Beyond the sphinxes of the Salt Lake Masonic Temple’s stone steps — through the giant wooden doors and amid the hushed halls and secretive sanctuaries — is a fallout shelter.
"This building would have come down like a house of cards," said Larry Fairclough, the Masonic society’s secretary, walking into a high-ceilinged lounge with tall windows that an atomic blast could have shattered.
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A former fallout shelter returning to its roots
Anne Burkholder hopes to restore the YWCA to its original design — one conceived by Julia Morgan, the first woman to become a licensed architect in California history. One of Morgan’s most prominent claims to fame is the Hearst Castle, the luxurious home of newspaper magnate William Randolph Hearst. Though Morgan designed hundreds of buildings across the country, the YWCA is her only one in Utah, as far as Burkholder knows.
If crews can remodel the building by 2020, she said, that would mark its 100th anniversary since it was built.
Fairclough was unsure what part of the Masonic building would act as a shelter, but he figures it might have been the Colonial Room or Egyptian Room, a pair of romantically decorated sanctuaries for society meetings, which are windowless and built with concrete roofs and floors on a steel frame.
The buildings designated as community fallout shelters during the 1960s were never meant as salvation from the explosion, only sanctuary from the ensuing radiation.
Salt Lake City had at least four — the Masonic temple, the Utah Capitol, the Pioneer Memorial Museum and the YWCA. Now, they’re hidden relics.
These paranoia-fueled pledges to survive the apocalypse have quietly faded into the background of everyday life.
Fairclough is old enough to remember the duck-and-cover drills in elementary school. They didn’t make him feel safe; quite the opposite.
"They were quite frightening. Girls would cry. By the time I reached fifth grade, I decided that if the bomb ever came," Fairclough said, spreading his arms, "I would just stand up and face it."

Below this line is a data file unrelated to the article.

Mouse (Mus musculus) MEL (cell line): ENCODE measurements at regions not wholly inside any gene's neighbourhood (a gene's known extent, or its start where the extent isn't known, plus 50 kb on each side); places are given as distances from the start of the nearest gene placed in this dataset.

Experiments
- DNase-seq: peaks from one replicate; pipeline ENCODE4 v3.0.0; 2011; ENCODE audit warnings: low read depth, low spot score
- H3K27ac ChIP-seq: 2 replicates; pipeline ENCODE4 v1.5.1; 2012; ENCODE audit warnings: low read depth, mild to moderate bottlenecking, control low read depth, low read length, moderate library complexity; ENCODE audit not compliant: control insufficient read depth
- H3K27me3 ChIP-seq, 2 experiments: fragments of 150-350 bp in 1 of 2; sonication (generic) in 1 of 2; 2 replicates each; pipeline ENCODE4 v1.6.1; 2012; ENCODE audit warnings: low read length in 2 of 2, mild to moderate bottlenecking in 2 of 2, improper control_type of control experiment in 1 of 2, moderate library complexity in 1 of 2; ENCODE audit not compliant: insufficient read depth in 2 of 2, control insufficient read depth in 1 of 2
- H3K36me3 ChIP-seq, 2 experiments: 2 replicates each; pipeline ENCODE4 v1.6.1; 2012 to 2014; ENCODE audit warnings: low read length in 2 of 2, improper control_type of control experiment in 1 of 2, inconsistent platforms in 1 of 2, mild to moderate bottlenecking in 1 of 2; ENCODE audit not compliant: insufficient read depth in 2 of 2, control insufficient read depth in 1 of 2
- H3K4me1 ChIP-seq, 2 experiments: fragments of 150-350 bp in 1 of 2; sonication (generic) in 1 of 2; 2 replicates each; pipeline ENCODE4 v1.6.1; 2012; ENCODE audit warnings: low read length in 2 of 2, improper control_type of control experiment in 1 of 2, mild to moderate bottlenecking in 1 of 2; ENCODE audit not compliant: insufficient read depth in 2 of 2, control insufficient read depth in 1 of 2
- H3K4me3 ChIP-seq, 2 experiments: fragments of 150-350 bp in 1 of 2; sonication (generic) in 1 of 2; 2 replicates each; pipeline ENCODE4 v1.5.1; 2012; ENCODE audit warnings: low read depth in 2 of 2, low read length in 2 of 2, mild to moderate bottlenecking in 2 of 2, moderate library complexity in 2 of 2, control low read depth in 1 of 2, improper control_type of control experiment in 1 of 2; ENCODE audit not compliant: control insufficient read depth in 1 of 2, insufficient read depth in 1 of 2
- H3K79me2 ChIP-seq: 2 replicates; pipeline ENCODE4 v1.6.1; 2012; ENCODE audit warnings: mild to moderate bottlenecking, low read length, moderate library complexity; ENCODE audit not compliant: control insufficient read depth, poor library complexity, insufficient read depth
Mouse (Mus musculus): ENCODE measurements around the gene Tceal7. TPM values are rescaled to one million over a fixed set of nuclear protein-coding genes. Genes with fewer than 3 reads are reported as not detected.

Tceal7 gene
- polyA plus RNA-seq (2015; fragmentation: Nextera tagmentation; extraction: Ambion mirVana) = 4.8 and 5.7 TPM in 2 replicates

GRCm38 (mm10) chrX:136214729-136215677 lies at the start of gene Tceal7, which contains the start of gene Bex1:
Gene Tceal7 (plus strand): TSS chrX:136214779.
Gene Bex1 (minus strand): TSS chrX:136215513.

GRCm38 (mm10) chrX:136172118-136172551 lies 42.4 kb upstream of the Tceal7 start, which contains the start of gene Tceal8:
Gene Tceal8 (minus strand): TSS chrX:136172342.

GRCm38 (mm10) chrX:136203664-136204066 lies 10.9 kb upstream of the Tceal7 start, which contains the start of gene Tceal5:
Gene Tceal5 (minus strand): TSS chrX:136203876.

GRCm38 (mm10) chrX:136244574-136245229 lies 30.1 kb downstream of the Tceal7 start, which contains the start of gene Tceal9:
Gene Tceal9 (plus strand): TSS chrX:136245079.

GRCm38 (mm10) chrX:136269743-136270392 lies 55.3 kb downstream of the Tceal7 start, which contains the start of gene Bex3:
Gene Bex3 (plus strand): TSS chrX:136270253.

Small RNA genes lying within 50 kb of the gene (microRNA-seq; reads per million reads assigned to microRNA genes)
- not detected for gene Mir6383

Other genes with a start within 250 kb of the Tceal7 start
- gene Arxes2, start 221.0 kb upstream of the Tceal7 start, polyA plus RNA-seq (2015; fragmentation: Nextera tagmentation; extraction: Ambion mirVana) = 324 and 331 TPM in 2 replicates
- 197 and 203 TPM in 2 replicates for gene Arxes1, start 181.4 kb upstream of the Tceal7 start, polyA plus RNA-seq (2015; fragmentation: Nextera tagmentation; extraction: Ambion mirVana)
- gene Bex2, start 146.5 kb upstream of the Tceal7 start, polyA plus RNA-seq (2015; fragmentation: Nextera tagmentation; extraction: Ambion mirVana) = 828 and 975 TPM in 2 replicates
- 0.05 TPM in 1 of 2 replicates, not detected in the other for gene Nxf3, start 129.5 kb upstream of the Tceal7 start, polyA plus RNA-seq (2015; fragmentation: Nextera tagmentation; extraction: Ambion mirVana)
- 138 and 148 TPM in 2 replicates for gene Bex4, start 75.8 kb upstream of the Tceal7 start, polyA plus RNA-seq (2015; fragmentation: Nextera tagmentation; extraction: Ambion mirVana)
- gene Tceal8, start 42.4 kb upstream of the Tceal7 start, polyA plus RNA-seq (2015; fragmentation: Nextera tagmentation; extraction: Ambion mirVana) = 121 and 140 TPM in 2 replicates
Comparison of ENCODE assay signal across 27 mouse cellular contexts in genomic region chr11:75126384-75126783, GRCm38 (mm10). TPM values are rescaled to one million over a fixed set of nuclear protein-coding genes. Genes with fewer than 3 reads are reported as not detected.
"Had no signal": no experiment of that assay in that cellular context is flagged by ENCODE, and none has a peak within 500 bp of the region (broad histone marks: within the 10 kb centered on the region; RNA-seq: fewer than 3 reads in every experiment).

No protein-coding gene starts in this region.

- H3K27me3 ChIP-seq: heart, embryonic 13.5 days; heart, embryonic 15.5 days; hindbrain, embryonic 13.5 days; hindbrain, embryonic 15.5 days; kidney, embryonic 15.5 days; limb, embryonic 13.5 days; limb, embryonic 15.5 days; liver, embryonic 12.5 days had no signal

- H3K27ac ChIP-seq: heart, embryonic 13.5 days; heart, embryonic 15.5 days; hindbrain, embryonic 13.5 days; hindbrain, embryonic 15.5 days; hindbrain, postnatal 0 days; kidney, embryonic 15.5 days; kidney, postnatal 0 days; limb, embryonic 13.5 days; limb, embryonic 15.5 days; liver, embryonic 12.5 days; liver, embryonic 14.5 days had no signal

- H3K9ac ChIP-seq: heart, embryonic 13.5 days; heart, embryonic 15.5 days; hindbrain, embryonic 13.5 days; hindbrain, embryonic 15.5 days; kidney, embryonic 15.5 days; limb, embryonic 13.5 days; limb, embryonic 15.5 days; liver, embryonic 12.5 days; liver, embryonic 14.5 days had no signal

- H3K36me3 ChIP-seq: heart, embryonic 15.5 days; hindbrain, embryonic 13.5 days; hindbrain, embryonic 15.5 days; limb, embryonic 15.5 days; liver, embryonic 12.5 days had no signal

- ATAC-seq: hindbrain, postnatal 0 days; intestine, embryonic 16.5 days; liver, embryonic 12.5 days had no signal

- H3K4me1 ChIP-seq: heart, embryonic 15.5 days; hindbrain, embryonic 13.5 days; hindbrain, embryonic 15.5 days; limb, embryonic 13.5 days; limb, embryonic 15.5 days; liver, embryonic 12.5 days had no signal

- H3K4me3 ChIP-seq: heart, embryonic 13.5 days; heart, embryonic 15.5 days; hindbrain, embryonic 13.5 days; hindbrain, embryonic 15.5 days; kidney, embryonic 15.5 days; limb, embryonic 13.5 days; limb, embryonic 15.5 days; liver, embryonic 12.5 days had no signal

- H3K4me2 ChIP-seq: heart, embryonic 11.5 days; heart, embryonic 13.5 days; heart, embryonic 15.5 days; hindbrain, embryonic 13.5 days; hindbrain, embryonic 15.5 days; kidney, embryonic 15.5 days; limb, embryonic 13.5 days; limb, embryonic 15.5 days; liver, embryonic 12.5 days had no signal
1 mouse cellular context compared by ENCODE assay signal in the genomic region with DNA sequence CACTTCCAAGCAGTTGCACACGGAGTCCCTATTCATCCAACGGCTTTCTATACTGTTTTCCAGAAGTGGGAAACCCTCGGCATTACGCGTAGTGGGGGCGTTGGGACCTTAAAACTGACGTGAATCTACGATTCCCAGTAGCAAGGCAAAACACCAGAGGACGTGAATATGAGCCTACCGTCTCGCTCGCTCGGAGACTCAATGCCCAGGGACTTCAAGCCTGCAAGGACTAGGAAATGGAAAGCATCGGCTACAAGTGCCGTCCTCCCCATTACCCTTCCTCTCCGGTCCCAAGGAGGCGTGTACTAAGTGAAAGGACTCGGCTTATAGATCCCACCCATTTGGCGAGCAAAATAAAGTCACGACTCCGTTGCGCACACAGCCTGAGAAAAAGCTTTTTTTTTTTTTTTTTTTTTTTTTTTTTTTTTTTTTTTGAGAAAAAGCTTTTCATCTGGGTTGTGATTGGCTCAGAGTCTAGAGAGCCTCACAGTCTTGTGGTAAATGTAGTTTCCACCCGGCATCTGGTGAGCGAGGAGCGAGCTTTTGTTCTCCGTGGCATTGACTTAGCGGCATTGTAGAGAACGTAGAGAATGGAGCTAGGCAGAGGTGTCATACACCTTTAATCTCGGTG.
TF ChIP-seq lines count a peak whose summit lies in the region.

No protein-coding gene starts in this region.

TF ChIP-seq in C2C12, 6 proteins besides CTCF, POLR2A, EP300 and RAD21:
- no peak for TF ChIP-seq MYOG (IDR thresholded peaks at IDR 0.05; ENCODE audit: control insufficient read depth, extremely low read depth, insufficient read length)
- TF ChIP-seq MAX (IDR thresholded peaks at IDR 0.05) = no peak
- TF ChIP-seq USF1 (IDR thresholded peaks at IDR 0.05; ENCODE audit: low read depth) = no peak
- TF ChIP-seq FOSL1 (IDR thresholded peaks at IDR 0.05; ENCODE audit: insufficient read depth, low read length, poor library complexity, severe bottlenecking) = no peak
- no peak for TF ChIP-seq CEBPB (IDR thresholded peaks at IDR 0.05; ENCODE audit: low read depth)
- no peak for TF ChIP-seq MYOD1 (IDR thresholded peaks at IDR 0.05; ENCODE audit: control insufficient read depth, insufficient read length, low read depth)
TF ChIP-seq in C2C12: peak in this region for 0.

Still, the federal government was intent on providing some measure of security.
In 1961, Utah architects and engineers, under the direction of the U.S. Corps of Army Engineers, began surveying buildings and mines that could protect people from nuclear fallout. As part of a nationwide program to survive nuclear holocaust, more than 300 cities and towns in the state requested to be a part of the survey — and, by the 1970s, there were enough public shelters to house Utah’s entire population, according to an emergency-services director quoted in a 1977 Salt Lake Tribune article.
It was common for most of the buildings that met the surveyors’ criteria to be downtown, said David Monteyne, author of "Fallout Shelter: Designing for Civil Defense in the Cold War." The problem was, downtowns were also often considered primary targets of nuclear attacks.
"If by some miracle you survived the initial explosion," Monteyne said, "then in theory you might shelter for two weeks."
The program slowly fizzled through the 1970s. Some biscuit rations stored in the shelters went rancid. While the federal government never declared an end to the community shelter program, cities began taking down the signs and restoring the shelters to their original purpose.
Now the only evidence of the Masonic temple’s designation is a little sign, doom black and radiation yellow, its capacity sticker half gone. It seems fitting that it would hang in a hallway with ancient Egyptian décor; it, like the shelters, fell into antiquity.
Of the signs still left in the city, one hangs from a light pole near 300 N. State St., pointing to the Capitol, and another nearby pointing to the Pioneer Memorial Museum on the opposite side of Main Street.
The Capitol had set aside space for a shelter during the Cold War, but a recent restoration project virtually reconstructed all of the underground areas, so the shelter no longer exists, said Sara Adelman, spokeswoman for the Capitol Preservation Board.
A few blocks southeast from there, near 300 East and 300 South, Anne Burkholder opens a thick door to the YWCA basement. The chief executive officer jokingly tells her assistant at the front desk not to let her get trapped down there. Beyond the door, a twisting flight of stairs descends under the light of a pale fluorescence, a glow that doesn’t reach far into the rooms and hallways of the concrete basement below.
"We actually gathered here for the tornado, the one in City Creek," Burkholder said. The rare twister tore through the northern end of downtown in 1999, doing more property damage to the city than a nuke ever did.
She isn’t sure exactly when the basement was picked as a shelter, but the building has had several renovations and the dim space is now nothing but storage. Even the designation signs are gone.
The former shelter, though, is actually housed in a storied building that still protects people threatened by violence.
Several decades ago, the YWCA became the first women’s domestic violence shelter in the state. While no one is running into its basement to hide from an atom bomb, the building provides sanctuary to those seeking shelter, every day.
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